Two professors at the Buck Institute for Research on Aging in Novato have been awarded a $14.3 million grant to look for connections between aging cells and age-related dementias such as Alzheimer’s disease.
The National Institutes of Health awarded the funds to Judith Campisi, a specialist in cellular senescence, and Lisa Ellerby, an expert on cell death in neurodegenerative disorders such as Huntington’s disease.
Senescence refers to a process by which aging cells stop dividing but do not die.
“We are extremely excited to bring our expertise in cellular senescence to efforts to study brain aging in the context of dementia,” Campisi said. “Our objective is to uncover new mechanisms that can be developed into interventions to treat patients.”
Much of the Buck center’s research over the years has sought to better understand and find treatments for Alzheimer’s. The institute’s mission is to study the mechanisms of aging and to identify therapeutics that will allow people to live longer while remaining healthy. It’s estimated that some 6.2 million people ages 65 and older in the United States are living with dementia.
In 2018, Campisi was elected to the National Academy of Sciences for her pioneering work on cellular senescence. Initially, Campisi’s studies at Boston University Medical School had nothing to do with aging. She pursued it as a novel avenue for cancer research, because cancers are suppressed when cells can no longer divide.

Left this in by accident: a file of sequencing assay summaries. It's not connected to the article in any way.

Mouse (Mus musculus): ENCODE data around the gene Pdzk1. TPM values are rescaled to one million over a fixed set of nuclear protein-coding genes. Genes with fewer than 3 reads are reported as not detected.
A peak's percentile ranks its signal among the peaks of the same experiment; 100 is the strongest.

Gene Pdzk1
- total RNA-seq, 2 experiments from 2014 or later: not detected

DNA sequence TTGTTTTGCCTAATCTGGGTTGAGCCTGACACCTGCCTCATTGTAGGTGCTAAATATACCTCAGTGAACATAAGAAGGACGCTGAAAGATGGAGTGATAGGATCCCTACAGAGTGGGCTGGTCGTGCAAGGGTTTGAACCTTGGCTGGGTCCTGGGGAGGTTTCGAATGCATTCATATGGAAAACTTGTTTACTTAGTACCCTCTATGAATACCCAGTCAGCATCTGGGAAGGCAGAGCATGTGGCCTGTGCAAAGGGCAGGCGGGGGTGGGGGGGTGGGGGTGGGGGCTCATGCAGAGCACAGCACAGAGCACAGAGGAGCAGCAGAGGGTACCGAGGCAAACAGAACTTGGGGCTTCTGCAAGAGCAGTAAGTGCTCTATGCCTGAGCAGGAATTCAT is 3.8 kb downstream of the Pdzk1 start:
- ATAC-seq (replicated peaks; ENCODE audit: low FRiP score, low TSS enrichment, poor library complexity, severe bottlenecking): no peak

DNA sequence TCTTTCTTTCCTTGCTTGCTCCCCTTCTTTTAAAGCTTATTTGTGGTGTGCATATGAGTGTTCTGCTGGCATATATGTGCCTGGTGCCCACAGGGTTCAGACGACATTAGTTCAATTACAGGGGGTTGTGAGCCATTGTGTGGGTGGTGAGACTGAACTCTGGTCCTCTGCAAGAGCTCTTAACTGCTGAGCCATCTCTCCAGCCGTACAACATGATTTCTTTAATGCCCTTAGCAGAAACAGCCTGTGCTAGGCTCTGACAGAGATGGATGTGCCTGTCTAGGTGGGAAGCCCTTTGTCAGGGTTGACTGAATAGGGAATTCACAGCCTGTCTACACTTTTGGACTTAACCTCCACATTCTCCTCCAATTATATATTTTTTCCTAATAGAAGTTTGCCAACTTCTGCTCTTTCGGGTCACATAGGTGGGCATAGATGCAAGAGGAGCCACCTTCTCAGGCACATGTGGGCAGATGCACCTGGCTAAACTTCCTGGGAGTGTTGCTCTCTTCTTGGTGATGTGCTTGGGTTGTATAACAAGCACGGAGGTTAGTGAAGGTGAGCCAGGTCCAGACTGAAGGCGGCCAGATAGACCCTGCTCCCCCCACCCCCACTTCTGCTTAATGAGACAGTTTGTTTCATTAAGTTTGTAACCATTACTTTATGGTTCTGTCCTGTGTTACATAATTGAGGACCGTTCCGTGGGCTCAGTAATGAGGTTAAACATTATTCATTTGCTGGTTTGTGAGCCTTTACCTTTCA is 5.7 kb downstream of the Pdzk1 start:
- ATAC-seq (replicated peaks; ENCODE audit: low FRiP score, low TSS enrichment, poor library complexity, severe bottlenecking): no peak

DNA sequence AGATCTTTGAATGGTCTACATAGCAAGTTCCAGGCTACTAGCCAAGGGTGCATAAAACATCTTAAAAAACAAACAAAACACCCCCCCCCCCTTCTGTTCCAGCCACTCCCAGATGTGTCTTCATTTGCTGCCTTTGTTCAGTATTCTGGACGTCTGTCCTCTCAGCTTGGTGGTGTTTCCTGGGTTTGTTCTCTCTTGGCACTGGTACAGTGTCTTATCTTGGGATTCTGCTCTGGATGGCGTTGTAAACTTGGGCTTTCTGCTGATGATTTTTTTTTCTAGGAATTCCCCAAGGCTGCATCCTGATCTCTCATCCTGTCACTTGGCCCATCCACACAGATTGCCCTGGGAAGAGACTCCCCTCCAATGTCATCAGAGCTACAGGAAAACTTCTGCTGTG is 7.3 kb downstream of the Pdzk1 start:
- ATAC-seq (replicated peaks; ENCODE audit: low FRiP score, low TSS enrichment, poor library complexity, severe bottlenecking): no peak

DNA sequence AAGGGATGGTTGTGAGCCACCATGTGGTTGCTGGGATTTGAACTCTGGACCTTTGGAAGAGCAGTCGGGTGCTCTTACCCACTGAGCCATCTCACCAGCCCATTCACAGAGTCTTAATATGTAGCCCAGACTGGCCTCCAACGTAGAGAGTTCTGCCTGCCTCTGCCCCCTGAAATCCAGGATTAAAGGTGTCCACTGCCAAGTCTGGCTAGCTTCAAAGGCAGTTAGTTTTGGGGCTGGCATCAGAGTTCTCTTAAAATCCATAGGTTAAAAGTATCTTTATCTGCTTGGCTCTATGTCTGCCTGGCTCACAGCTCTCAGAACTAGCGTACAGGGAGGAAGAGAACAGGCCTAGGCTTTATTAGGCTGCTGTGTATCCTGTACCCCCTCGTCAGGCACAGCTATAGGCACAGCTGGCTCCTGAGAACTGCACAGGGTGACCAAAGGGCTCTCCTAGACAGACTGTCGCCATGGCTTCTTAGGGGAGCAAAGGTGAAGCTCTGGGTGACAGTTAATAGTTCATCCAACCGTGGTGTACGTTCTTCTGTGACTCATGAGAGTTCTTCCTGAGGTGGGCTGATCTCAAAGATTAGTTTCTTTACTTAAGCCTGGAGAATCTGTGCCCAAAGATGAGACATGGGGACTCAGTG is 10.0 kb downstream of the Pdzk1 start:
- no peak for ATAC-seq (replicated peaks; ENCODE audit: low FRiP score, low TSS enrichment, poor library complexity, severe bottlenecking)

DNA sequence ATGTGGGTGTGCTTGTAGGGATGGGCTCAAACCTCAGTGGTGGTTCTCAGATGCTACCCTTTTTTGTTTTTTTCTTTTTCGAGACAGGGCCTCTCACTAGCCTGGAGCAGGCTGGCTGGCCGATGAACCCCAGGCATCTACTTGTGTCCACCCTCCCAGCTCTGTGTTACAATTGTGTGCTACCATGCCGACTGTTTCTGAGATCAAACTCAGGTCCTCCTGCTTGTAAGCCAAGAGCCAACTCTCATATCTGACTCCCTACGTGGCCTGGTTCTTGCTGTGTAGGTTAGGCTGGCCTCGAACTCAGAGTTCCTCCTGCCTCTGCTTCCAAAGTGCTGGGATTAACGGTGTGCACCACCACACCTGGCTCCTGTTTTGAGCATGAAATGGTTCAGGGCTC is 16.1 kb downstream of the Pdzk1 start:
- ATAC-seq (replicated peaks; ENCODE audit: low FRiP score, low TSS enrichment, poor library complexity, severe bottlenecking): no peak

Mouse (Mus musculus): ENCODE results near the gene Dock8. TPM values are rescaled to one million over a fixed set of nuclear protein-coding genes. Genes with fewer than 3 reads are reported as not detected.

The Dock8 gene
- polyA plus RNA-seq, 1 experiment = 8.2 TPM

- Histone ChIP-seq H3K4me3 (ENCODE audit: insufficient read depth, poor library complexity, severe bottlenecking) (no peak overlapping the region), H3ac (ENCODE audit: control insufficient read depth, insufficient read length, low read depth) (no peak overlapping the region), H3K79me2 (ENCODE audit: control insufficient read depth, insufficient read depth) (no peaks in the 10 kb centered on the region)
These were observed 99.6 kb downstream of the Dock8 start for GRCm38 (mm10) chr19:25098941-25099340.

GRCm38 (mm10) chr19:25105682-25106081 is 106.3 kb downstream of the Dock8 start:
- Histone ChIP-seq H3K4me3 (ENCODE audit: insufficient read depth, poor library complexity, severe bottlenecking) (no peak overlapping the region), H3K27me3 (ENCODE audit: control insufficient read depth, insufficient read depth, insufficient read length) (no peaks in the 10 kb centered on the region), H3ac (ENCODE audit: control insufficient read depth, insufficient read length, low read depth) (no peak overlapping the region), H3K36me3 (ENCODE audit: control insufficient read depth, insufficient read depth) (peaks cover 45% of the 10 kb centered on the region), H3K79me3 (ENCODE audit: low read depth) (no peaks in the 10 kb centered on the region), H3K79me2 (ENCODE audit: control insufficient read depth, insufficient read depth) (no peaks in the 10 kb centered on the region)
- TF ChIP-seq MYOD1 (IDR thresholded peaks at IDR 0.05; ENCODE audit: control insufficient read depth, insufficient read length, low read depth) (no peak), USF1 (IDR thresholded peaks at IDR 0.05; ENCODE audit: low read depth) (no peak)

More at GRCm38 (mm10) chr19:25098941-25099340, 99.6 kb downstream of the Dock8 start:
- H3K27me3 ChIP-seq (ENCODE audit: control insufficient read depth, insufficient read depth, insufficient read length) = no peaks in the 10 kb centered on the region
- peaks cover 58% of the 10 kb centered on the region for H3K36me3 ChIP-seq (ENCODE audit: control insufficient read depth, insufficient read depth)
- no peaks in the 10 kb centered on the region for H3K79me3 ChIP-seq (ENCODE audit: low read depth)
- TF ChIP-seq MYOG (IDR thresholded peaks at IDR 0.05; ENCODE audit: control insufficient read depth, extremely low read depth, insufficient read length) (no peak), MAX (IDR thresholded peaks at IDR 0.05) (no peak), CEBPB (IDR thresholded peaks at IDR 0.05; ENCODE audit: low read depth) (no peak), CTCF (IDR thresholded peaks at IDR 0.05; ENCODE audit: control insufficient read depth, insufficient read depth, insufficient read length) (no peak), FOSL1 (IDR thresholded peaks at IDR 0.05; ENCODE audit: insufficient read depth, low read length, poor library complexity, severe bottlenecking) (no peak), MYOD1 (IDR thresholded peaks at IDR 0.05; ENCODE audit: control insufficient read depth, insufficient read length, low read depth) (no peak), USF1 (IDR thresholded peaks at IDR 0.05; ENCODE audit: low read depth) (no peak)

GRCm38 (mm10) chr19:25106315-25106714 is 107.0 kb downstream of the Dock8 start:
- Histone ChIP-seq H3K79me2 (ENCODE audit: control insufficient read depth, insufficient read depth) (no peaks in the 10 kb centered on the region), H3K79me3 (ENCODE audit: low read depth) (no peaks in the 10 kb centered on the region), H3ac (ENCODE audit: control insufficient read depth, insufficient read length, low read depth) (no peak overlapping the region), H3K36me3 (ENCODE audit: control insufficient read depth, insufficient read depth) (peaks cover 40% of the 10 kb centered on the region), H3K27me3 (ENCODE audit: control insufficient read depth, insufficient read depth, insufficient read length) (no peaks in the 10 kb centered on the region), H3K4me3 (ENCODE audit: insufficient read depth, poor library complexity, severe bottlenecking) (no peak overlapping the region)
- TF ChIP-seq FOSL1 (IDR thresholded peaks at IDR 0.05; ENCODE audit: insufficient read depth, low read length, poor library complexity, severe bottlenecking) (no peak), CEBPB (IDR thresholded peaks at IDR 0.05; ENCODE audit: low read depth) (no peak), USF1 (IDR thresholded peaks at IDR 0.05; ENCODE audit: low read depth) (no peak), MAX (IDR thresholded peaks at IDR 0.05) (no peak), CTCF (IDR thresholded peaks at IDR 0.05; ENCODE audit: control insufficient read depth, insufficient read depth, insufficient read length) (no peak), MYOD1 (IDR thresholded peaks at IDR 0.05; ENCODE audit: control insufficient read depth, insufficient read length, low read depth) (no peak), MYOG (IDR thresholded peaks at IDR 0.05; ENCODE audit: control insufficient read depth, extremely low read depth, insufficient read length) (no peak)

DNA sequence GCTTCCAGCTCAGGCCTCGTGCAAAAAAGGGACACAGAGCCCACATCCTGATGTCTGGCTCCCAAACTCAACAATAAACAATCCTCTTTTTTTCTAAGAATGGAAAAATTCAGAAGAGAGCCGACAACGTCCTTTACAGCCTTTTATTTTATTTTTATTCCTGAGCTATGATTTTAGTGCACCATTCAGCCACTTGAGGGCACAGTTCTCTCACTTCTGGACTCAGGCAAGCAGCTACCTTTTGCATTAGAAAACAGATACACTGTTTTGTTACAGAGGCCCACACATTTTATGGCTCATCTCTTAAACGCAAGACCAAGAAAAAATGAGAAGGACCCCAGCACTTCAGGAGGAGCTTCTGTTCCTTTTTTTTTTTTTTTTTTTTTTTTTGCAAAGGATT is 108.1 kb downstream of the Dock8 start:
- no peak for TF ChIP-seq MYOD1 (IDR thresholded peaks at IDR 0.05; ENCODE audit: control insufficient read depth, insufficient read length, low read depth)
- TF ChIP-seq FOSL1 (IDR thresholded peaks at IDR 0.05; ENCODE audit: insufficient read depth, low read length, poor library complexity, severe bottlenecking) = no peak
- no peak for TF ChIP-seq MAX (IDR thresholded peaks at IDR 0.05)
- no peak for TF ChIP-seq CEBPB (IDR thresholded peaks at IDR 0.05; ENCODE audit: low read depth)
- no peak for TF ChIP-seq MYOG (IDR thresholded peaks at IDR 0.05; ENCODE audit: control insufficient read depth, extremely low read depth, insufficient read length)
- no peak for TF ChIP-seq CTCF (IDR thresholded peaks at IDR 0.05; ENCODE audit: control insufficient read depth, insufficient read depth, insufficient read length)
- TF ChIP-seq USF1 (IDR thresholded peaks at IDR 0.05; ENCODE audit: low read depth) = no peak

Many researchers tried to establish a link between aging and the fact that senescent cells stop dividing. They suspected that secretions from the senescent cells stopped the cells from dividing.
Campisi’s insight was that secretions on surrounding tissue was the link to aging. In papers published in Cell and the Journal of the American Geriatrics Society in 1996 and 1997, Campisi presented research showing that senescent cells broadcast a panoply of inflammatory molecules that can have profound effects on surrounding tissue by promoting chronic, low-level inflammation.
The research projects funded by the new grant will seek to establish links between the secretions from senescent cells and dementias.
“This is a new concept,” Campisi said. “We’re not going to focus on the amyloid beta plaques and tau tangles. We’re going to be looking at cellular states.”
The research will be conducted using tissue from mice and humans. Some of the human tissue will be generated using stem cells and some will come from cadavers.
Campisi said the research will also involve the growing of brain organoids, “which is close as we can come to building a human brain.”
“We can take several cell types that are present in the brain,” she said, “and build three-dimensional structures that mimic how these cells talk to each other inside the brain.”
Much of this work will call on the expertise of Ellerby, a neuroscientist.
“It will also allow us to ‘seed’ these organoids with senescent cells to see what happens in real time,” Ellerby said. “The advances in technology make this a really exciting time to embark on this project.”
Campisi said the use of human tissue is crucial for making discoveries that will lead to therapeutics.
“In the end a mouse is a mouse and a human is a human,” she said.